Lignite, long considered "poor man's coal" because of its low heating value, has become an important resource in America's search for energy alternatives to diminishing oil and natural gas supplies.
This low-quality coal is abundant along the Gulf of Mexico and in North Dakota, South Dakota, and Montana. Yet economics has historically favored other cleaner and more energy-efficient types of coal, leaving lignite largely unexploited.
That is changing. The use of lignite as a fuel for generating power now is rising dramatically -- far faster than coal in general.
"We've known about lignite for a long time, but we didn't take it seriously until the early 1970s," when the price of oil and natural gas began rising rapidly, notes an official with Phillips Coal Company in Dallas. Phillips Coal has a contract to sell lignite to Cajun Electric Cooperative of Louisiana for generating electricity in 1984.
"Lignite has become very popular in the last two or three years. For the next decade it will continue to grow at a very high rate," predicts David M. White, a lignite expert with the Texas Energy and Natural Resources Council.
Federal energy policy now requires electric utilities and industries to use less oil and natural gas as boiler fuels in favor of more coal.
Nationally, conversion to coal will be greatest in the gulf coast region, where utilities and industrial users have grown heavily dependent on once-cheap local supplies of natural gas and, to a lesser extent, oil. Sizable lignite reserves stretching from Texas to Alabama offer power plants and industrial facilities in this part of the country an attractive new energy source right in their own back yards.
Two factors encourage the use of indigenous lignite over types of coal in gulf coast states as well as in North Dakota: rising railroad rates for "importing" out-of-state coal and new air-quality regulations that do not favor burning Western low-sulfur coal as they once did.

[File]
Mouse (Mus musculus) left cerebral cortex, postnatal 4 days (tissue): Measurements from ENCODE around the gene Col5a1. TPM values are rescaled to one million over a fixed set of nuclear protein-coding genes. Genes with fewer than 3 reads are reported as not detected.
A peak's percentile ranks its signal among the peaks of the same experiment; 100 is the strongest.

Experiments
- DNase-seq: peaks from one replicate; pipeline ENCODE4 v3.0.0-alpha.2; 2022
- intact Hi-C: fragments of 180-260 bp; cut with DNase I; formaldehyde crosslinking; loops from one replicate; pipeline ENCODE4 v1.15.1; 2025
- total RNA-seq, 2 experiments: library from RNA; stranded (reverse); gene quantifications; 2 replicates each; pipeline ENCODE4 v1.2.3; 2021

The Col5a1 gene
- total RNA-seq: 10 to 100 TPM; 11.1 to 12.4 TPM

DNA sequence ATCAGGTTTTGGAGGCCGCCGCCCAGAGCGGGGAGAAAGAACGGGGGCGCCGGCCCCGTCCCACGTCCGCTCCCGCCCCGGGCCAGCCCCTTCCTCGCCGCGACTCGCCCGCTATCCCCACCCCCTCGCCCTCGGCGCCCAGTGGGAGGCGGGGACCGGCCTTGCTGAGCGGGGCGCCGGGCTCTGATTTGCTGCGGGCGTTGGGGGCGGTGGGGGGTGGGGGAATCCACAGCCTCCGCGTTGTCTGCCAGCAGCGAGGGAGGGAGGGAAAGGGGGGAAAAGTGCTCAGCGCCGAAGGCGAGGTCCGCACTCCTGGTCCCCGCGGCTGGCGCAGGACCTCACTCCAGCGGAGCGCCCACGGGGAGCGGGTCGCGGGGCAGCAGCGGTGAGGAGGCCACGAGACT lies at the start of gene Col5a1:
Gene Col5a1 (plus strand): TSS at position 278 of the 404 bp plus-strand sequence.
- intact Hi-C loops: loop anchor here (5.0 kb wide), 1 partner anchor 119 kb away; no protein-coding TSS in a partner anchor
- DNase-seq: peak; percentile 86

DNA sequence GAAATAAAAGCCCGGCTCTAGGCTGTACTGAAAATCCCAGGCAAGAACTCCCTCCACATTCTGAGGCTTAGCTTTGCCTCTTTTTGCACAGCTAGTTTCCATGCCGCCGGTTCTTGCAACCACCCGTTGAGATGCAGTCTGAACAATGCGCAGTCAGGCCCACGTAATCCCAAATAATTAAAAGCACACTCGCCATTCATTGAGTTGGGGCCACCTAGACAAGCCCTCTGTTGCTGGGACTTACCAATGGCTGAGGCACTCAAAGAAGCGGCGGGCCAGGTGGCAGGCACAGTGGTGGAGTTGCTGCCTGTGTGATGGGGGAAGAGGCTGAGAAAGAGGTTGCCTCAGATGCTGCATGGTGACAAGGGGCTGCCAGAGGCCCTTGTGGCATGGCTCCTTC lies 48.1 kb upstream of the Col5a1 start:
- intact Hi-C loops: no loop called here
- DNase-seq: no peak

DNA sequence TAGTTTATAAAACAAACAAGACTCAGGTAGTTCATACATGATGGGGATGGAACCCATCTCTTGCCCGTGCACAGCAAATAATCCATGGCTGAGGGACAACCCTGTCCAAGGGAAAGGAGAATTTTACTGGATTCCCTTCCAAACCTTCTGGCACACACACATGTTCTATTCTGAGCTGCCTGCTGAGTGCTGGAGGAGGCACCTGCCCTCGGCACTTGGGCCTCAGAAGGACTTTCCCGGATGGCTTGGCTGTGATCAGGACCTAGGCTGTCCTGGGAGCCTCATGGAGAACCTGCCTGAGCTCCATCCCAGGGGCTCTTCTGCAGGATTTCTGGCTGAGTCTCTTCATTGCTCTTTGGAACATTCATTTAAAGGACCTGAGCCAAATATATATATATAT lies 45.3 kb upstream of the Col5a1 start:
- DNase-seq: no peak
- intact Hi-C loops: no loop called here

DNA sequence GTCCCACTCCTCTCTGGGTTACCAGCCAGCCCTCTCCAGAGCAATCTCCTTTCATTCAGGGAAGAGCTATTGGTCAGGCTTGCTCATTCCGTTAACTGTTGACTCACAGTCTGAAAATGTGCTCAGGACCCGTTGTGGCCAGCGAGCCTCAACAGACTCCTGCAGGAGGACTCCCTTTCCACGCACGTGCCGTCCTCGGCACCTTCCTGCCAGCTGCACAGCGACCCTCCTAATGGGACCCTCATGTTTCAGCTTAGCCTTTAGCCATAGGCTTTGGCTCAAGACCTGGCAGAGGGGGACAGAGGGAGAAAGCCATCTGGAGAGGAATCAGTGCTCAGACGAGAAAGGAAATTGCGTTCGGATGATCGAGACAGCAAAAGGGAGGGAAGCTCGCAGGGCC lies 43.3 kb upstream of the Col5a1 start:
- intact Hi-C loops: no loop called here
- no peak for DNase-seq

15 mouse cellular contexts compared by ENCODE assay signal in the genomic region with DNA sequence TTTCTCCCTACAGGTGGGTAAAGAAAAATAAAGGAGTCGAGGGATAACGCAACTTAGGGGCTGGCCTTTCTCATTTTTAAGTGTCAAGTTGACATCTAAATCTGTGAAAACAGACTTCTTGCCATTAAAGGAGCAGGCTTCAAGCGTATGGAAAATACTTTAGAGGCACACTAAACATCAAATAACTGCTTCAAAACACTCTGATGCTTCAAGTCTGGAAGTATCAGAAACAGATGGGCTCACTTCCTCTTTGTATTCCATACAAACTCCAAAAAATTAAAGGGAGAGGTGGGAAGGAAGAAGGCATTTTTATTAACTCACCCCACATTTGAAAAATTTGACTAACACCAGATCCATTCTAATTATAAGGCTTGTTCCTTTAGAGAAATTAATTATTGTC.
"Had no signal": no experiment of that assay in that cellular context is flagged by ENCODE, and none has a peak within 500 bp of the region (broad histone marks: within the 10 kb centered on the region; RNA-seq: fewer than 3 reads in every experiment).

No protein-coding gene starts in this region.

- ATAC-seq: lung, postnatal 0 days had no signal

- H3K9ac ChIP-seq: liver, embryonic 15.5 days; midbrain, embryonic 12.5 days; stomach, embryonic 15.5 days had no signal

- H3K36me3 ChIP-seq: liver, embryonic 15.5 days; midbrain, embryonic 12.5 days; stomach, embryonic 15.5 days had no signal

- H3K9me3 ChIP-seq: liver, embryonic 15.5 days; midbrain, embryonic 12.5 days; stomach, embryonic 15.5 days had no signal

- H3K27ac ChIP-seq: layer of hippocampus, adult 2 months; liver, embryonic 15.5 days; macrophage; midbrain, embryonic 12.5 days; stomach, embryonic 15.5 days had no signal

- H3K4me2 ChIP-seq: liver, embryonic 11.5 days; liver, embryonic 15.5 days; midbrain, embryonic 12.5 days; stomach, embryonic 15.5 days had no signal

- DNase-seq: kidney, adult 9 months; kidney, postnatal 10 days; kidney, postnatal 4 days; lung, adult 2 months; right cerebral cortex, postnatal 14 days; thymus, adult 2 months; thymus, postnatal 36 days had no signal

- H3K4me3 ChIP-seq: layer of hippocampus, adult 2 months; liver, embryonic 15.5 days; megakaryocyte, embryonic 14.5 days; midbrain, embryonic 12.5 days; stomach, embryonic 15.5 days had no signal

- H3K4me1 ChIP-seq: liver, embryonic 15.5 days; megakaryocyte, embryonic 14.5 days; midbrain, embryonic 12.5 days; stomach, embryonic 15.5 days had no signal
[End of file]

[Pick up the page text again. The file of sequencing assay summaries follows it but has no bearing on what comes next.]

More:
Federal standards for coal-fired power plants were tightened last year so that all new facilities will need "scrubbers" to clean plant emissions. Previously, the Environmental Protection Agency required only that coal plant emissions have no more than 1.2 pounds of sulfur dioxide per million Btus (British thermal units) of fuel burned. Because of the low heating value and high sulfur content of lignite, plants using this fuel needed expensive scrubbers, adding 20 to 50 percent to their cost of construction. Plants using low-sulfur Western coal did not.
Now, emission standards call for a reduction in sulfur dioxide regardless of the initial sulfur content. This effectively requires scrubbers on all new facilities, making lignite economically competitive with other types of coal in terms of capital investment.
Since lignite is surface-mined, stepped-up production in Texas has caused some environmental concern over its impact on the landscape. However, Mr. White asserts that the soil and climate of eastern Texas, where lignite is found, ensures that "the land can be effectively reclaimed" as required by state and federal law.
Total coal consumption in the United States is rising at a sluggish rate, despite President Carter's goal of doubling domestic production by 1985. The National Coal Association forecasts output will increase a modest 1 percent this year, from 770 million tons in 1979.
However, lignite use, confined principally to Texas and North Dakota, is skyrocketing. In North Dakota, annual production has tripled since the early 1970s -- to an estimated 15 million tons last year. Texas lignite production has grown tenfold since 1970 -- to more than 22 million tons in 1979.
Texas Utilities Company of Dallas accounts for most of the lignite production in this state, but other utilities are making plans to use it. Houston Lighting & Power Company will build two lignite power generating units in 1985 and 1986. Two more lignite units are planned but no timetable has been set.
City Public Service of San Antonio has tentative plans to build a lignite plant some time in the late 1980s.
Outside Texas, Arkansas Power & Light in Little Rock has announced it will build two new lignite-fired generating units in 1988 and 1989.